The touch screen.
The multi-directional toggle joystick.
It’s rare to have so many ways to do the same thing, but that’s one of the reasons Photoshop is so versatile, and I love the addition of a new toggle. I will probably use it primarily for menu navigation once I break the habit of using the less-precise scroll wheel. Next to that toggle is the AF/AE lock and switch, which is in basically the same position as it was on the GH4, but has been rotated slightly to make room for the new joystick.
The GH5 also lacks a pop-up flash like the one found on the GH4. I will personally not miss it one bit. Because of this change, they were able to move the audio microphone forward, away from the diopter adjustment where it was on the GH4, and up onto the top of the camera where the pop-up flash used to be. This will allow for more forward-facing audio capture, with less interference from anything coming from behind the camera (a direction from which you will rarely ever want to record audio). Though most experienced videographers will be using dedicated microphones, moving the receivers up was a nice gesture on Panasonic’s part.
Beyond those changes, every other button on the Panasonic GH5 is identically placed to those found on the GH4. That makes the newer camera feel immediately familiar, which is a very good thing. It takes no time to get up and start shooting with the GH5 because it operates so similarly to its predecessor. Panasonic perfectly balanced the need to upgrade its camera with the desire to overhaul buttons, settings and features. It only made changes where it had to in order to accommodate more options, resisting the urge to move other things around willy-nilly.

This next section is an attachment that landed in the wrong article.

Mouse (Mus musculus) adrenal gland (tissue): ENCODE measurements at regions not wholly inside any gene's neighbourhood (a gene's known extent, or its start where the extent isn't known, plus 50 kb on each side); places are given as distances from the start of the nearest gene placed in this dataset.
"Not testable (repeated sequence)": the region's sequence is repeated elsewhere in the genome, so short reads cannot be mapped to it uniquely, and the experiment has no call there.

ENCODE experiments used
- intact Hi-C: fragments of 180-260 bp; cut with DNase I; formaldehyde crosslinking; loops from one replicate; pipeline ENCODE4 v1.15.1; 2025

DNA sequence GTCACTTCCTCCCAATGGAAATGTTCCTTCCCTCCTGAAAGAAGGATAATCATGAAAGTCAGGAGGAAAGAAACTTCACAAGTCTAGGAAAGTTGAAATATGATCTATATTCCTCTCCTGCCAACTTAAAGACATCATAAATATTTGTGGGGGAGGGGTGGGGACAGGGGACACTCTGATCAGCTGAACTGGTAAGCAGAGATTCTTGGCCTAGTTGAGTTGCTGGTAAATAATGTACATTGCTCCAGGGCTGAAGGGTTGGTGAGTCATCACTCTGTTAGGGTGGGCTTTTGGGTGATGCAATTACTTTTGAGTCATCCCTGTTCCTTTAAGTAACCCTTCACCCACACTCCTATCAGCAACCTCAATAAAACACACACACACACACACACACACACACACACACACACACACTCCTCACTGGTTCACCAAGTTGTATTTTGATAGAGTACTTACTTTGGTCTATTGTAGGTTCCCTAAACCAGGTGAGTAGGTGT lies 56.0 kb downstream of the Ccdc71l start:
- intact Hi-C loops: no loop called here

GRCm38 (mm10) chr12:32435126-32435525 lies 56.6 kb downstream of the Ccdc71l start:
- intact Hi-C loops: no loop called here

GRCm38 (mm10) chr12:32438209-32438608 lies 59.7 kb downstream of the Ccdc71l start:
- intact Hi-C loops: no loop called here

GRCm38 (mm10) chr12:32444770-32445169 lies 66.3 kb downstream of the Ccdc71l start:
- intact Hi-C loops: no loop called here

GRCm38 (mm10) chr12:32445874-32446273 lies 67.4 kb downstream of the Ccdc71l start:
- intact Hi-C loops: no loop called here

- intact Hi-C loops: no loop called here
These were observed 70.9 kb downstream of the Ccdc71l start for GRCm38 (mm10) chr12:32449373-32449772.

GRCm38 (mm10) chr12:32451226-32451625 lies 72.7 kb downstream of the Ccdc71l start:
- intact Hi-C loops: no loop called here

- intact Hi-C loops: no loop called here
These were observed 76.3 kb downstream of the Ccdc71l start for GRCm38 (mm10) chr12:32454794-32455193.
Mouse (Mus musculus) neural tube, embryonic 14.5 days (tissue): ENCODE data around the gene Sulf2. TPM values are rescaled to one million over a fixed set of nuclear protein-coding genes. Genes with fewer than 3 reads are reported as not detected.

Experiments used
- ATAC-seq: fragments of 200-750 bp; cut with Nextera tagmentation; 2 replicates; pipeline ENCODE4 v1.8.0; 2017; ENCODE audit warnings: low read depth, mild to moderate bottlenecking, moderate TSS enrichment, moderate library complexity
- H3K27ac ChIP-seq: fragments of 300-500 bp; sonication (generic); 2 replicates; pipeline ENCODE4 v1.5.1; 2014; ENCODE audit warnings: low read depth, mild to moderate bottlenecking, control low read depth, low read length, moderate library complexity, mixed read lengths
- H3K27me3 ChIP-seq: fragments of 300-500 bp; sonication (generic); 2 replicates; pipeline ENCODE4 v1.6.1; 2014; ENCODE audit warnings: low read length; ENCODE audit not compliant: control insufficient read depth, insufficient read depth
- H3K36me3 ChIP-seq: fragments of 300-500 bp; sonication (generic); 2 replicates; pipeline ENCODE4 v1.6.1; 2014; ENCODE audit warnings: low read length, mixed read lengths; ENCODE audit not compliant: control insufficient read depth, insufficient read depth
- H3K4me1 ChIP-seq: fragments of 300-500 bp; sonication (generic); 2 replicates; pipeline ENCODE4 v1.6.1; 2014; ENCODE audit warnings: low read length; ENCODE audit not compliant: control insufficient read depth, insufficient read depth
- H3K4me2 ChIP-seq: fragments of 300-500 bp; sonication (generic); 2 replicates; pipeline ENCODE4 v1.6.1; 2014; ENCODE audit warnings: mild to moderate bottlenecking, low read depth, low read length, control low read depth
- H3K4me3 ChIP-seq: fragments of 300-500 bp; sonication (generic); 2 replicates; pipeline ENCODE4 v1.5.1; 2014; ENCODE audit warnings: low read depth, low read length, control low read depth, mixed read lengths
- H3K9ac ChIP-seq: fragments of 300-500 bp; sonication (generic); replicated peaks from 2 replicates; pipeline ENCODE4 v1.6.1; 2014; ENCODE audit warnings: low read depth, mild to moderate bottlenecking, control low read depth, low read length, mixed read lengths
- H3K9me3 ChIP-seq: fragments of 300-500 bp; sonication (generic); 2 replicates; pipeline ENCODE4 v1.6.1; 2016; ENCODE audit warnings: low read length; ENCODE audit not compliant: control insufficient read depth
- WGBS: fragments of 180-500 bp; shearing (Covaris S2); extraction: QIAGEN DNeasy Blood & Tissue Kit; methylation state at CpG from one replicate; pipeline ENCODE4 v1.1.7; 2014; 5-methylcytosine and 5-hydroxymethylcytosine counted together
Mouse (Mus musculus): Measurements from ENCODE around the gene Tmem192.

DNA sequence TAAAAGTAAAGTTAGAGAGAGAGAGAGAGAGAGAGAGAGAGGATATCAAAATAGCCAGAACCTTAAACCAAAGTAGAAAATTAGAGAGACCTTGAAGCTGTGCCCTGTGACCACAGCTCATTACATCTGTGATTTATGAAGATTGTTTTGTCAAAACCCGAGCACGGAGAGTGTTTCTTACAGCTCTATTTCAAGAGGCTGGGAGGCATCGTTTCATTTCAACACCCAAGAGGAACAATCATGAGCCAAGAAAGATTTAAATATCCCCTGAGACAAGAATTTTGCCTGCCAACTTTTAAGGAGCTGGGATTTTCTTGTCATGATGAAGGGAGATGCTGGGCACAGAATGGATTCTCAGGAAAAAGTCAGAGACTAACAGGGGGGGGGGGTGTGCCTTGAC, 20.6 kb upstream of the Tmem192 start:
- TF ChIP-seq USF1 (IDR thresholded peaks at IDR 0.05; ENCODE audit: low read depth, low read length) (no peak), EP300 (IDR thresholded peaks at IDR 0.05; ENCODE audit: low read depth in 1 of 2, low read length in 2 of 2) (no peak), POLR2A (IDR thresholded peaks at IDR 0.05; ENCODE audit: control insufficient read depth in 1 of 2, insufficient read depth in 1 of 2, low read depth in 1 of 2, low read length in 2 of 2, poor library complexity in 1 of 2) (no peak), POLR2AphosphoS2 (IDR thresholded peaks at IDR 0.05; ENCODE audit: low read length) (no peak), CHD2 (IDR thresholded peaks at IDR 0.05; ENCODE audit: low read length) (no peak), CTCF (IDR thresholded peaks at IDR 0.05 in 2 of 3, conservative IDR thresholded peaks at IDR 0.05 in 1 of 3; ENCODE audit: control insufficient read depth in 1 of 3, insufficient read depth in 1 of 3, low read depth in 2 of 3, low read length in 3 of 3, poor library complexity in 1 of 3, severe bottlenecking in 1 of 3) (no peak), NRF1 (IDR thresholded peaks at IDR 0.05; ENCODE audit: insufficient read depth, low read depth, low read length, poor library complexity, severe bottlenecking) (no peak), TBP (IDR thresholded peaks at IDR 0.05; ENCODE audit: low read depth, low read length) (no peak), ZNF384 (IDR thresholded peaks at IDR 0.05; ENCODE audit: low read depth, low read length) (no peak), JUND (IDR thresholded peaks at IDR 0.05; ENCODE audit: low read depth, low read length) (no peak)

The Panasonic GH5 sports impressive image stabilization
One of the most exciting new features to hit the Panasonic Lumix GH5 is its in-body image stabilization, which brings five-axis sensor shift image stabilization to the camera. One complaint I often had with my GH4 was that the body would notice every little jump and jitter in motion, and that would lead to visible “shocks” in footage. It also meant that the body was pretty unforgiving if dragging the shutter when taking photos unless your lens offered great optical stabilization.
From testing thus far, the effect of the five-axis stabilization is very noticeable, and even allows for pretty steady shots without using a gimbal or tripod. I will delve deeper into this feature in my upcoming video section, but it’s worth mentioning that this addition to the body is helpful, and a very welcome upgrade.
I mentioned that the body of the camera has been “beefed up,” and though we gain a bit in weight, we also gain the ability to expand on ports, which Panasonic did with gusto. Instead of the heinously fragile and universally-hated mini HDMI port found on the GH4, Panasonic has given Lumix GH5 shooters access to a full-sized HDMI port, which means we can ditch adapters and use the far more secure HDMI cable when hitching monitors to our cameras.